Bill began a career in education, teaching middle school students in the Los Angeles area until his retirement. He started and led model clubs for his pupils. He also created summer aviation programs at the California Museum of Science and Industry in Los Angeles. These early "science camp" sessions taught hundreds of kids about aerodynamics as they experimented with their own flying machines. Some of his students ended up with successful full-scale aviation careers, and many became skilled modelers.

Bill knew that taking a ready-built model out of the box was just not the same as using your skill to bring an airframe from raw materials to flight-ready status. This process is not only educational, it’s fun! Today’s kids are coming full circle with the rise of the Maker Movement. Being able to build something with your own hands is a useful skill.

His aviation classes used rubber-powered FF aircraft because building and flying one of these models teaches a pilot so many useful skills. Small, inexpensive, scratch-built models had advantages over RC airplanes in this situation because each kid got to build, fly, and keep his or her own model. The skills he or she learned with such an airplane could be used in any other type of aeromodeling that later drew a pilot’s interest.

Many of the models in these programs were designed by Bill. He made these aircraft not only simple enough for beginners, but with features that caught the interest of experienced fliers as well.

Perhaps Bill’s most famous and successful design was called Sky Bunny. The Sky Bunny was first published in 1988 in Model Builder magazine. It is a sleek airplane capable of perfect takeoffs and safe landings thanks to sturdy landing gear. After more than three decades, this model is still in kit production and is unsurpassed as a trainer and sport flier.

this sky bunny landed in a tree
03. Accidental camouflage! This Sky Bunny landed in a tree and nearly escaped the search party.
don martin was a full scale combat b 17 pilot
04. Don Martin was a full-scale combat B-17 pilot, but now he wins contests with his Sky Bunny.

Sky Bunny Postal Contest

Ronnie Espolt is a man of action. He came up with the idea of a memorial contest to honor Bill. How about a One-Design Postal Contest for Sky Bunnies? Ronnie told me that some younger readers might not know that a Postal Contest was an old-school way for modelers to compete from wherever they live.

It was a means of connecting with other fliers from around the world. Pilots would send in their official flight results by actually writing on postcards or paper letters! Weird, right? These days, we can do it by email, which saves trees and postage.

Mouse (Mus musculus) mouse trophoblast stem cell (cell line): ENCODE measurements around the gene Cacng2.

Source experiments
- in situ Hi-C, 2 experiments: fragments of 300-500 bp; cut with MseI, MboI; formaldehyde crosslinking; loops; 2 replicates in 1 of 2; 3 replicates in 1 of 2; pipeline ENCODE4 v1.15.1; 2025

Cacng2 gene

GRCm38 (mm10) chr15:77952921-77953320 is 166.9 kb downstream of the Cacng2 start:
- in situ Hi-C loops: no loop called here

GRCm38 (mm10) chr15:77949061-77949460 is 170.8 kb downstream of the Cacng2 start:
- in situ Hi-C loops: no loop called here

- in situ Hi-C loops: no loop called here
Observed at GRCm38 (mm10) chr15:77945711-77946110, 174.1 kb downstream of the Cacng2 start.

The Sky Bunny was chosen for the Bill Warner Memorial Postal Contest because it is easy to build and has high performance. Rubber-powered models have a tremendous power-to-weight ratio that provides a thrilling climb rate.

Chuck Imbergamo, of Wind-It-Up Enterprises, is the current producer of Sky Bunny kits. He has offered to make this popular product available to contestants for less than $20. Chuck’s kit includes clear instructions and top-quality materials. His website will also host a contest page where photos and updated information will be posted.

For experienced modelers who want to scratch-build their airplanes, Sky Bunny plans are available through the AMA Plans Service.

If you have questions about building your Sky Bunny, send an email to [email protected]. This is the contest headquarters contact where flight results should be sent after the Labor Day weekend contest concludes. There are several how-to-build videos online if you want further help.

Contestants are encouraged to post photos and flight videos on social media sites to help spread the word using the hashtag #SkyBunnyPostal. Bill Warner would have enjoyed knowing that new modelers found their hobby through his event!


The AMA History Project Presents: Biography of Bill Warner

Wind-It-Up Enterprises/Peck-Polymers

Bill Warner Memorial Sky Bunny contest headquarters

[email protected]

AMA Plans Service

(765) 287-1256, ext. 511

Building a Sky Bunny



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This man was truly remarkable, I know, he was my dad! I appreciate this write up of him. My sister and I were very sorry we could not attend this event. I will be creating a Facebook page that hopefully will do his remarkable life. I hope I can do him justice.